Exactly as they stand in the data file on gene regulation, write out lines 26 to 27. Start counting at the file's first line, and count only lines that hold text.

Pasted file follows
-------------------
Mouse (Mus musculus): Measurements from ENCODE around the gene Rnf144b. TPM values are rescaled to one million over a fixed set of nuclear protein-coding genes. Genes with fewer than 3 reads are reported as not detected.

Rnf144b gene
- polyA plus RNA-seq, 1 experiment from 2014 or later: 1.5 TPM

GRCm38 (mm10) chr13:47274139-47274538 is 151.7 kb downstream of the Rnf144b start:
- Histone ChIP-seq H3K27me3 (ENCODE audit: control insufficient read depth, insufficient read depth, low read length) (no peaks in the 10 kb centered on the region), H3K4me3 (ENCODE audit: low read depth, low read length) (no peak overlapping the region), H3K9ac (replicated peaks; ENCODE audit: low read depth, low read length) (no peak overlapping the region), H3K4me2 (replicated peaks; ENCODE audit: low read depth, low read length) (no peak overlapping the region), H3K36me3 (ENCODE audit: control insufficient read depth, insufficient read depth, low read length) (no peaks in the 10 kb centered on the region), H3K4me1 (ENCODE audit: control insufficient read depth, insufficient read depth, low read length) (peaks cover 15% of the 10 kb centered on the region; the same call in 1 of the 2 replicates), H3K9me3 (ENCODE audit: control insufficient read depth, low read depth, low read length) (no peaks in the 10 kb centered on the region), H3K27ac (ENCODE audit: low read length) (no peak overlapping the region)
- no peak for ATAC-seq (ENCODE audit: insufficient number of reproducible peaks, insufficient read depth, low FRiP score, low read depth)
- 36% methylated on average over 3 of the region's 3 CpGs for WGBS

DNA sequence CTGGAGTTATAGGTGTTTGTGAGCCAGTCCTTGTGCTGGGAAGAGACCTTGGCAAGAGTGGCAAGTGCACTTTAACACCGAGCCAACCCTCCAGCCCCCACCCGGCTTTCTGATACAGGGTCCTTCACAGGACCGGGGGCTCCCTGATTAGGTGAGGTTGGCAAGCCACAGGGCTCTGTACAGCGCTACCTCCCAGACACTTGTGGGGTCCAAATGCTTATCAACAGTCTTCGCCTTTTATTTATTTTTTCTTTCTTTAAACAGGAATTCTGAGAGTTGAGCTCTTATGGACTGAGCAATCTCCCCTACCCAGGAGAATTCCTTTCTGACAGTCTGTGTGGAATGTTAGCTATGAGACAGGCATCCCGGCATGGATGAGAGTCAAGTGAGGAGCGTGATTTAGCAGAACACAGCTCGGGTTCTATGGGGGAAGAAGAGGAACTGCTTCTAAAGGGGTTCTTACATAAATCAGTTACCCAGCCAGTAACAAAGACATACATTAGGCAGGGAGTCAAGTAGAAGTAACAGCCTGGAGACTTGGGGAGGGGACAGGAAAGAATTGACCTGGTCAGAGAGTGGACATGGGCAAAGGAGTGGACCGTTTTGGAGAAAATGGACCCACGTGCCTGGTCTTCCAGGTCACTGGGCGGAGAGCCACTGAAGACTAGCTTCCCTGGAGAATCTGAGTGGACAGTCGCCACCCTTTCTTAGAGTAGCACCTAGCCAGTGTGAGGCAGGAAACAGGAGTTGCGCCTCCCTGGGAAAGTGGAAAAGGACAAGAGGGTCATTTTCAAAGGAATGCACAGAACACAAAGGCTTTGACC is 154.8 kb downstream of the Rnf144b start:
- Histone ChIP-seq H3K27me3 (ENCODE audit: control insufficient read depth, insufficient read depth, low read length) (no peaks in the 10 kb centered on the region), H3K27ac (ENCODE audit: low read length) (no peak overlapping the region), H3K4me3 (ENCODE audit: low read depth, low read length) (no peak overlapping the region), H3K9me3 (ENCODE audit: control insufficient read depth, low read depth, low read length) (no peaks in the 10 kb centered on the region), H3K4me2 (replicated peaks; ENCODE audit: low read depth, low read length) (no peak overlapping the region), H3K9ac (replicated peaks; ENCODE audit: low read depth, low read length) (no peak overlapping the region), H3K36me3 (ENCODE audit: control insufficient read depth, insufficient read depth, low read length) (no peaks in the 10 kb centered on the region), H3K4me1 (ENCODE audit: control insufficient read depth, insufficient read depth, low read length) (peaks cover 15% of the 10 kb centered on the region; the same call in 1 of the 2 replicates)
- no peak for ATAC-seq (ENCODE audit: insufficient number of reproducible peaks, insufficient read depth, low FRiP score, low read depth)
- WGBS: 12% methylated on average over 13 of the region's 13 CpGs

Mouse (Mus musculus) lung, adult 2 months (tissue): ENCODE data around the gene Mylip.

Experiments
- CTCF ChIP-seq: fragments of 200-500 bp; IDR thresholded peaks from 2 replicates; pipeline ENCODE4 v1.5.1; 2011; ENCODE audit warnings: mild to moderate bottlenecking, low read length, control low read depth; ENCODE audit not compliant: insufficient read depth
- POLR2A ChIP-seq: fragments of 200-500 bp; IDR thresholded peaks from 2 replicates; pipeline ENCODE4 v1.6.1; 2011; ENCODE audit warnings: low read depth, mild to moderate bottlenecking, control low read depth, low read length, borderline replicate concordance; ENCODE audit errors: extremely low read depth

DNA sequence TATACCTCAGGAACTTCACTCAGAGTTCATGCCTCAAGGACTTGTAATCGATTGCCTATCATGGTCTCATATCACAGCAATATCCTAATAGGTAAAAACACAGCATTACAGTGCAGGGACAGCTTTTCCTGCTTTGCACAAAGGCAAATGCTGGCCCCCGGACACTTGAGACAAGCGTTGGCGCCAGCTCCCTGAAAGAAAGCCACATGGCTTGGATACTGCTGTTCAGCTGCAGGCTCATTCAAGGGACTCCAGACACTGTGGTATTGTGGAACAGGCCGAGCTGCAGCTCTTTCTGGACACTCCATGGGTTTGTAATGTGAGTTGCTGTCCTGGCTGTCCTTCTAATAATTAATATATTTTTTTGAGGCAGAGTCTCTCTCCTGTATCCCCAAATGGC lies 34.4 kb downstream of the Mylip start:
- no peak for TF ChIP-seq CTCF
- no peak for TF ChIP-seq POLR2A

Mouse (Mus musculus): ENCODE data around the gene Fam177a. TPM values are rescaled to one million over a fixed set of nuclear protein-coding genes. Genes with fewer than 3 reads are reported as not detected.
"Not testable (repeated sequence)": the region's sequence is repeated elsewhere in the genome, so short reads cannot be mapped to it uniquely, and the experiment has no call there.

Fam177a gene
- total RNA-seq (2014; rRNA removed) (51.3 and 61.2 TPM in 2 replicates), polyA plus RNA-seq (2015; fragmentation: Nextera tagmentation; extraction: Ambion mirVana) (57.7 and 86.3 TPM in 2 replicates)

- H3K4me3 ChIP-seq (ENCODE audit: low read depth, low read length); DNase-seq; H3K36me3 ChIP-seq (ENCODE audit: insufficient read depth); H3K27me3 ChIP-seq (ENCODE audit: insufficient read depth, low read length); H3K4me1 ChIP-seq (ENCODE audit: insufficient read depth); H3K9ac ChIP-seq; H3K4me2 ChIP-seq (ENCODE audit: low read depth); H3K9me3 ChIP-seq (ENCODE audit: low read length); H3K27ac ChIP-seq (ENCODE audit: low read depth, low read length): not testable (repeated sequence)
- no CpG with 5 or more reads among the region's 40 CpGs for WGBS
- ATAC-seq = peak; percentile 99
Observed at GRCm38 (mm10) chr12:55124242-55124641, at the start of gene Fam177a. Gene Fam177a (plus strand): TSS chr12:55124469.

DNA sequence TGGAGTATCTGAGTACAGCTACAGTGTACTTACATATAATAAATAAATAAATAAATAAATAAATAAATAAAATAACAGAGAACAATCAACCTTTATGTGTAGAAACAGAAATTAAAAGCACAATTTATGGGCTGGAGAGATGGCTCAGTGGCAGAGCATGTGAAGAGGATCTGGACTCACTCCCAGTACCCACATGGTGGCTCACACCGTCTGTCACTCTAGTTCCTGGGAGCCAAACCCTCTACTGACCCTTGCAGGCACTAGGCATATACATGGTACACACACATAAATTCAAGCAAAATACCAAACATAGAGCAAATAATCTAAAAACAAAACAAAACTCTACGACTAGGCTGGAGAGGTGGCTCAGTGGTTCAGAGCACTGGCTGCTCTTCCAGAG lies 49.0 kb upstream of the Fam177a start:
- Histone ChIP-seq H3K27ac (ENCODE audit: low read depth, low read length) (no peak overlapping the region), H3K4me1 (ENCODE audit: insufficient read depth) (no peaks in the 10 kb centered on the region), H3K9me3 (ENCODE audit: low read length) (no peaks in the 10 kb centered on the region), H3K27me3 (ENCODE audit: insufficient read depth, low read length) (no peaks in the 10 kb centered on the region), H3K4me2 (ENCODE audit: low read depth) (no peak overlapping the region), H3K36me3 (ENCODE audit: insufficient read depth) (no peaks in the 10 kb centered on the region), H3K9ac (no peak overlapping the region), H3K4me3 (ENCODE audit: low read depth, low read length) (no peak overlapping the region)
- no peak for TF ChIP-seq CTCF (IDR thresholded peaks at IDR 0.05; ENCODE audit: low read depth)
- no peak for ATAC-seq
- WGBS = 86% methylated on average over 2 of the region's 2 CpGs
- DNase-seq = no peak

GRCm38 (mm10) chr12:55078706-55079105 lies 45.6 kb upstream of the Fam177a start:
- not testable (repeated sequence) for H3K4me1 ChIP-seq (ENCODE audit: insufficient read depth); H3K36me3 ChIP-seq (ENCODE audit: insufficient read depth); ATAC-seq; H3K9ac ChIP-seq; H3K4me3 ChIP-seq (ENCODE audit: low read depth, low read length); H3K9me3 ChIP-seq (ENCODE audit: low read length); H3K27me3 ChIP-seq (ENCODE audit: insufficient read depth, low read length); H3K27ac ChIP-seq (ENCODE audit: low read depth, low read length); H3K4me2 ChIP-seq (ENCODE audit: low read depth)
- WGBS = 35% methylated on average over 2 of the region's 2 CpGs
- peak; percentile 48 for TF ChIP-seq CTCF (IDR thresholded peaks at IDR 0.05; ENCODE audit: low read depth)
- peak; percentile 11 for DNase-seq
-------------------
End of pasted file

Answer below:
Observed at GRCm38 (mm10) chr12:55124242-55124641, at the start of gene Fam177a. Gene Fam177a (plus strand): TSS chr12:55124469.

DNA sequence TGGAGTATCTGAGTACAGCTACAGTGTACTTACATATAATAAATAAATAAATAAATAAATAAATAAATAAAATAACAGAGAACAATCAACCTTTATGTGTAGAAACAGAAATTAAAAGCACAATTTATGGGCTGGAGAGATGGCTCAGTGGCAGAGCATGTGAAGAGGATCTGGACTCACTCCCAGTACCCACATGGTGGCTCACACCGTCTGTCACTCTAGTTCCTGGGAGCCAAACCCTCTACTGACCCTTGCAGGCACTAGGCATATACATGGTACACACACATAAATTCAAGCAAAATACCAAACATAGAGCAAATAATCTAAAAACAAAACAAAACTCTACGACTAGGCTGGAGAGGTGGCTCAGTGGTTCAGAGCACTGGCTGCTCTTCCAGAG lies 49.0 kb upstream of the Fam177a start: